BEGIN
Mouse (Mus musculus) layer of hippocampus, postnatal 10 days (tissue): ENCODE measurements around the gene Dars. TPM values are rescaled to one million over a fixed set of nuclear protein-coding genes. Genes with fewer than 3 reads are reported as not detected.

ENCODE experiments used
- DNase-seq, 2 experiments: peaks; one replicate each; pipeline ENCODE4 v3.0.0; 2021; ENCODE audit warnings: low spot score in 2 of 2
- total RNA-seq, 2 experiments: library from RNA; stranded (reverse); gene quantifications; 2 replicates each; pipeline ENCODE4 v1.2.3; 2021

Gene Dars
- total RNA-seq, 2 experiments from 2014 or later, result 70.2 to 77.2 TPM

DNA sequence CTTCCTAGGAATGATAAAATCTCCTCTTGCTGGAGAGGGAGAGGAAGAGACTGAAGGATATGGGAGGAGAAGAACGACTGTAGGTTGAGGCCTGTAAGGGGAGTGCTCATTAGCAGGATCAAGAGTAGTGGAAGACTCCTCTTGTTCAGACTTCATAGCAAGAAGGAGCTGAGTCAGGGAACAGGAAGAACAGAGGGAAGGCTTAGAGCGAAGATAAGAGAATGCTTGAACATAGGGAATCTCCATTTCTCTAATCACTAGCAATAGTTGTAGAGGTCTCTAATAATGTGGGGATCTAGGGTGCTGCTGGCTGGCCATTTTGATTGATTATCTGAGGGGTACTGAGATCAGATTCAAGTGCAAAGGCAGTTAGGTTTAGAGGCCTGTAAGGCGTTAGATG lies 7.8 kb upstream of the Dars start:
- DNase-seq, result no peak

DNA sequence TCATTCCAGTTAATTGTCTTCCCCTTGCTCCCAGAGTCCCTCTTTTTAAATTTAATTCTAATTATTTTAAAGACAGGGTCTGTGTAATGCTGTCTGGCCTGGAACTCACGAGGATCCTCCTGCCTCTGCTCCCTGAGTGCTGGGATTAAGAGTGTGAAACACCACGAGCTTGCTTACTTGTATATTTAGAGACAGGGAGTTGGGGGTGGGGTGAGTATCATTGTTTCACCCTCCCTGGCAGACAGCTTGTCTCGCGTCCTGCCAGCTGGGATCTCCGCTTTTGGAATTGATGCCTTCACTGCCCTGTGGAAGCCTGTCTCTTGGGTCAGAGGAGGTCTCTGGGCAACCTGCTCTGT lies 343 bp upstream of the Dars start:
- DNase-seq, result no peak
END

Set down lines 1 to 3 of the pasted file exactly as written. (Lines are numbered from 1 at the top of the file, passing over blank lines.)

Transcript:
Mouse (Mus musculus) layer of hippocampus, postnatal 10 days (tissue): ENCODE measurements around the gene Dars. TPM values are rescaled to one million over a fixed set of nuclear protein-coding genes. Genes with fewer than 3 reads are reported as not detected.

ENCODE experiments used
- DNase-seq, 2 experiments: peaks; one replicate each; pipeline ENCODE4 v3.0.0; 2021; ENCODE audit warnings: low spot score in 2 of 2